We got an ad in the mail this week offering us membership at a local gym – Urban Active – for $19.95 a month, and no monthly contract. It prominently said that there would be no pressure, no intimidation, blah, blah, blah.
So we went over there yesterday, with our membership fee in hand, so that we could sign up and get a little back in shape. The moment that we walked in, we were handed over to a high-pressure salesman who brought out two very long contracts. About a minute into this, it became evident that we were going to have to pay $50, each, up front, in order to sign up. When we showed him the ad, which said $19.95, he rather contemptuously dismissed it, saying “there’s always a signup fee.” When we got up to leave, saying that this really wasn’t what we had come for, he started bringing out the better deals that he could offer us, if we would only stop and listen.
Is it really so much to expect that an advertisement mean what it says, and there not be huge additional fees when you go to purchase the product? I hate buying a car, because nobody is ever honest about the pricetag. Other businesses that operate the same way, likewise, make me very reluctant to even try to buy. The only reason that we decided to go over there was that the advertisement was very clear, and impossible to misunderstand. Or so we thought.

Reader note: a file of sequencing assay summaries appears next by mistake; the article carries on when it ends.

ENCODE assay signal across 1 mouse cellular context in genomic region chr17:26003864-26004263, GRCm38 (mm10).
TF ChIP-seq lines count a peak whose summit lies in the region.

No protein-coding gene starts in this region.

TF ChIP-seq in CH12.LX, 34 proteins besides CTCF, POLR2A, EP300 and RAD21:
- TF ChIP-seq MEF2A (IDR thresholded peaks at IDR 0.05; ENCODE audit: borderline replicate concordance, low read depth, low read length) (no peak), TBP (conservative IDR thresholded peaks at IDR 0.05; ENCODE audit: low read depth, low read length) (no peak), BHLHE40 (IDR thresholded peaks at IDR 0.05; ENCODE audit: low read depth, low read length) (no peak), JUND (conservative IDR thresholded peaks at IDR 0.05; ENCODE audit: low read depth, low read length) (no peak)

So, if there’s actually a gym around here that clearly advertises a price list, and doesn’t have a bunch of hidden fees, maybe we’d be interested. At least the YMCA lists rates clearly, without a bunch of “oh, I can get you a special deal” when you threaten to walk out.
Perhaps it’s naive to expect businesses to mean what they say, however, it’s a naiveté that I choose to hang on to, and insist on. If you can’t tell the truth about your product or our prices, then you don’t get my business. I plan to be much more intentional about this in the future, and simply refuse to shop at places that won’t clearly put a pricetag on things, rather than attempting to judge how much they can weasel out of me.